Loading Notifications...

Laptop for my (senior citizen!) mum Pt. 2

This topic has been archived, and won't accept reply postings.

The previous thread was archived so I can't reply there, which is the only reason that I am starting a new thread. 

https://www.ukhillwalking.com/forums/off_belay/yet_another_recommend_us_a_laptop_thread-727682?v=1#x9332279

Thanks again to all who replied, I've read everything and thought about it all. 
Chromebooks are a no. 
Refurb....yes if it was me buying for me, but it's my Dad buying for my Mum and they are old fashioned and will want the feel of buying new from a shop. Possibly negotiable. 
MS Office - not an issue. I'll see if we can wean her onto Libre Office (I am testing it at the moment, the "Word" equivalent seems fine to me, just so long as there is cross compatibility; I see their ".docx" file format states "Word 2007-365"). If it's no good then we put MS Office on in some form or other. 

I am kind of "nearly there" but one thing I've not looked into, which a few posters mentioned, is the processor. 
My idea of specification goes as far as screen size, resolution, RAM, and SSD capacity. 
Perusing a few options today I noticed there was considerable price difference on otherwise identical machines, according to what processor they had. Makes sense I guess, but I am totally lost when it comes to that. 

e.g. how much "worse" is an i5-1035G1 than an i5-1021G1?

Bearing in mind that her processing needs should be minimal. 

I am looking at models with 8Gb RAM and 256Gb SSD. 

Actually pondering a Lenovo 2-in-1, I think she might like the novelty of having a "sort of" tablet, for Skype video calls etc. She gets on well enough with her smartphone and she has previously shown interest in the Kindle Fire (which I talked her out of!)

Something like this
https://www.currys.co.uk/gbuk/computing/laptops/laptops/lenovo-ideapad-flex-5-14-2-in-1-laptop-intel-core-i5-256-gb-ssd-grey-10208027-pdt.html?fbclid=IwAR1l9ydlVqywEntsQzJ9B0cZH3cyqQ6lPEVHAEnGXrW4kmfEoc4zGW2BuqM

(and for the sake of £30 we could stick Office on for a year)

Part of me is wondering "what's the catch"? In terms of spec this seems competitive with some standard laptops yet we have a touch screen and the flip mechanics to pay for. Is it that it has a weaker processor, and is this going to matter?
More generally are these things a bit of a niche/novelty that just end up being used as standard laptops 99% of the time by 99% of the owners?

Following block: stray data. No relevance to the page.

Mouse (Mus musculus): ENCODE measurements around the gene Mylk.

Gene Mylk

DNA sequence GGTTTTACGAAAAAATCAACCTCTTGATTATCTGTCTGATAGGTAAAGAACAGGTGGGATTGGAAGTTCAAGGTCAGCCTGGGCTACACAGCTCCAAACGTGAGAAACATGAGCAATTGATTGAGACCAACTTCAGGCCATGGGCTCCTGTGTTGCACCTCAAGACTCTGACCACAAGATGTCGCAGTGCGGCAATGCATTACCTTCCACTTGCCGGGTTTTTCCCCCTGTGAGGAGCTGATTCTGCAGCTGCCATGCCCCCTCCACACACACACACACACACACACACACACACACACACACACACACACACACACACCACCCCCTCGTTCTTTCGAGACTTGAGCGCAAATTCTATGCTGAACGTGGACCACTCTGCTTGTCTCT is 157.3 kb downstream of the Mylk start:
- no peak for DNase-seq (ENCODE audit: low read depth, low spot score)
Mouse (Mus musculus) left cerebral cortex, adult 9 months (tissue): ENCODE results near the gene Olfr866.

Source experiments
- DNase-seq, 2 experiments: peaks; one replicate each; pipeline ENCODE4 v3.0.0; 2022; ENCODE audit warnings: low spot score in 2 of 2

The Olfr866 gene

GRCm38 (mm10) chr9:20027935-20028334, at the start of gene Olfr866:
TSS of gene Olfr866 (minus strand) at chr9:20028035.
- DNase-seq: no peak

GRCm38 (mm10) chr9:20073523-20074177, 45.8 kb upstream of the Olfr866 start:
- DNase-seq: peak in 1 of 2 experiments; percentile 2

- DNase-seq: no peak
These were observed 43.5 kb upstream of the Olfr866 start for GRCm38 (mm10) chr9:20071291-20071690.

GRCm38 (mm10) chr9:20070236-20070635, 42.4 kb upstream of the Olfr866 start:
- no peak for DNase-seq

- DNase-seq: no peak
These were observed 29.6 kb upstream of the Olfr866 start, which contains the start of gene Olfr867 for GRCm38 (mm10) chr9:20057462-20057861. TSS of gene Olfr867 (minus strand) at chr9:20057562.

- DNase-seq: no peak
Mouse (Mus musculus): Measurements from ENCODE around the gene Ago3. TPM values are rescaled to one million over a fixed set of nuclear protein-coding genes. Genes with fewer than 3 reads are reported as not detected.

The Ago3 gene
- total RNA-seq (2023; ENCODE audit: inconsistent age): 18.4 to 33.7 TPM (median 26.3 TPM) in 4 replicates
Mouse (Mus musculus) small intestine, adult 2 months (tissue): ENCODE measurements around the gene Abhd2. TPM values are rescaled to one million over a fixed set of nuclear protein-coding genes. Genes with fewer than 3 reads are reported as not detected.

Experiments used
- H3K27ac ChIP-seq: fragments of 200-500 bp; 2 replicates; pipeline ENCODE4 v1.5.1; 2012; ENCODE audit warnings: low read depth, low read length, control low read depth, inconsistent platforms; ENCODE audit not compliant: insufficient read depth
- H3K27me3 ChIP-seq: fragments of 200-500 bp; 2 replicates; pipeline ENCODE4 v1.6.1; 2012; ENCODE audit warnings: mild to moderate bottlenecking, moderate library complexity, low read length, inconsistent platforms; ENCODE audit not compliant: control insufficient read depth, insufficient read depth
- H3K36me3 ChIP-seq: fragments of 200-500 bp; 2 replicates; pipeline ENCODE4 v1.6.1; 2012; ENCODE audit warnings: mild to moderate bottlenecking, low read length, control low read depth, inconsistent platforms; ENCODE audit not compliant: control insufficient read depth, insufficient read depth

Thanks in advance, again! 

 Jenny C 22 Nov 2020
In reply to Blue Straggler:

I prefer open office to libre office (probably familiarity), MS files open fine and you can set it to save as .doc or .xls by default so that files she creates can be opened by MS users.

Some formatting can get lost in translation when swapping between MS and OO programmes, but it's not usually a big problem to correct and I suspect for what your mum needs a non-issue.

I use MS at work and it is slicker, but for home OO is fine. It's appearance is more like MS of 20yrs ago, so a little dated but easy to navigate with familiar icons and functions.

In reply to Jenny C:

Thanks Jenny. I wasn't sure whether Libre Office was simply a new name for Open Office! I probably wrote too much about that in my OP and should have emphasised more that the Office aspect can be taken care of either way. It's more a hardware question. e.g. for not much price reduction, Curry's do a non-flip Lenovo with apparently equivalent spec (processor, RAM and SSD) so why not chuck in an extra £30 for that 2-in-1 option. 

 Jenny C 22 Nov 2020
In reply to Blue Straggler:

> Thanks Jenny. I wasn't sure whether Libre Office was simply a new name for Open Office! I probably wrote too much about that in my OP and should have emphasised more that the Office aspect can be taken care of either way. It's more a hardware question. e.g. for not much price reduction, Curry's do a non-flip Lenovo with apparently equivalent spec (processor, RAM and SSD) so why not chuck in an extra £30 for that 2-in-1 option. 

Now you are asking technical questions that are totally out of my league to answer....

Post edited at 20:10
 Angrypenguin 22 Nov 2020
In reply to Blue Straggler:

Both of the processor models you mention would be strong for your use case.

To provide a simple general answer, google the model name of the processor and then pick the result which pops up from cpubenchmark.net (easier through google rather than searching their site). For office/skype/chrome/online videos, you want a score (in orange on the right of the screen) of >= 4000. This will do you for at least 5 years which is approximately as long as an average laptop will last. <2500 will start to give a noticeable lag with many browser tabs open for example. I find < 1500 unpleasantly unusable. Going upwards, my approximately 8000 score processor is fine for heavier workloads like 3D modelling, photoshop, games etc.

There are more complicated answers involving the number of cores, the architecture and the power settings of the laptop but that is probably overkill to think about for the intended use case!

Post edited at 21:20
In reply to Angrypenguin:

Fantastic, very useful info, thanks. Scores 8005. 

 Angrypenguin 22 Nov 2020
In reply to Blue Straggler:

Though I haven't tried it personally, my dad recommended SoftMaker FreeOffice to me the other day. He said it did all of the basics really well with a slick interface.

That laptop you posted is good for the price. Lenovo are a decent brand, the specs are good and buying from Currys is a no brainer if you are not super tech savvy, as if it breaks you can just take it back. The only thing I would note is that it has Windows 10S preinstalled. This is like a "locked down" Windows (explanation here: https://www.techrepublic.com/article/windows-10-s-mode-pros-and-cons/), likely you want to upgrade to Win 10 Pro (free to do) through the app store before you get your mum started with it.